That NASA’s functions are interwoven with the military-industrial complex should come as no surprise. Since its inception, the Pentagon has controlled the agency through an oversight committee, with the open goal of utilizing the space between Earth and the moon for strategic military operations. Space is widely considered to be the next frontier of warfare. The militarization of space in the coming decades will see tactical satellites capable of launching nukes, disarming weapons, and collecting vast amounts of surveillance data. Noam Chomsky calls it one of the biggest threats facing humanity.
How does this connect back to the “Visions of the Future” posters? To be fair, there’s absolutely nothing wrong with getting excited about space. We live in an incomprehensibly large universe with billions of galaxies, each one containing billions, and even trillions of stars. Our species has finally stepped off its front porch and is looking to venture out into the cosmos. While some might question whether the human species is safe — both to ourselves and others — leaving its home, we must colonize other planets in order to ensure the long-term survival of the species. We’re set to render our home planet uninhabitable, but that doesn’t mean splinter groups of humans might not someday live sustainably on a colony world (think big, folks!).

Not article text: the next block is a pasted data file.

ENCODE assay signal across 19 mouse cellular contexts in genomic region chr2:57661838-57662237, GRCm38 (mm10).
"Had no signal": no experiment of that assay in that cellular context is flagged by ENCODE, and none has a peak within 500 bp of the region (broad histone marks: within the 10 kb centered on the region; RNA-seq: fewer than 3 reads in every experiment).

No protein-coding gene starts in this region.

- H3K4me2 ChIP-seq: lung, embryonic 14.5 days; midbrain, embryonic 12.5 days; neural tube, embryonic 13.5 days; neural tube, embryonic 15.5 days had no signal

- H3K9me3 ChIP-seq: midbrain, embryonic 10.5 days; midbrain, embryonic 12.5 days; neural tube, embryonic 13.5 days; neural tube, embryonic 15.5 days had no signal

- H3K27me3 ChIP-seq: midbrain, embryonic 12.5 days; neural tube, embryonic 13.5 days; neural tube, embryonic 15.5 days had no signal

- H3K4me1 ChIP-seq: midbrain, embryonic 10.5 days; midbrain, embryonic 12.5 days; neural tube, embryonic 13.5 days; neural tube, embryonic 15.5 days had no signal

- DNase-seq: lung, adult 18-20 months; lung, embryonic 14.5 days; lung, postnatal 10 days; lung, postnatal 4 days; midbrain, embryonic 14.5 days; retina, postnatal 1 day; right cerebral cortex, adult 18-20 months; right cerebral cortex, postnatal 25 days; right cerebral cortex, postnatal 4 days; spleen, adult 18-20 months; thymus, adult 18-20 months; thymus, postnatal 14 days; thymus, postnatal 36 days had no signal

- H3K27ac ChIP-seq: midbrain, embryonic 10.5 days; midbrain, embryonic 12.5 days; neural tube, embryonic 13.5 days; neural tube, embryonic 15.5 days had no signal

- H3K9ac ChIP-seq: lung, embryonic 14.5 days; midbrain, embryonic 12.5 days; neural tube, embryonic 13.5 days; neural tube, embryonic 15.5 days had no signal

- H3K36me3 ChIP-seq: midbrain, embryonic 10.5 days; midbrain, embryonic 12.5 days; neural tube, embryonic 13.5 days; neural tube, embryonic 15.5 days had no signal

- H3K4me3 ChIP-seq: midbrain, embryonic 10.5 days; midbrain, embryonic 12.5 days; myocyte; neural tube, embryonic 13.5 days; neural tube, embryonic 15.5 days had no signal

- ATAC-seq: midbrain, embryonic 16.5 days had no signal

Though we are likely centuries away from traveling to the nearest star, Alpha Centauri, there is a very real chance we will explore other planets in the solar system in the coming decades. As we rekindle our excitement about space, let’s keep in mind that NASA’s space technology will also allow us to wage wars and engage in planetary surveillance. With great promise comes great peril. As with artificial intelligence, biotechnology and countless other burgeoning fields with revolutionary potential, we must proceed with great caution. With space, especially, we must carefully consider the people to whom we’ve entrusted our explorations — or the human race could end up like George Clooney’s character in Gravity, metaphorically speaking.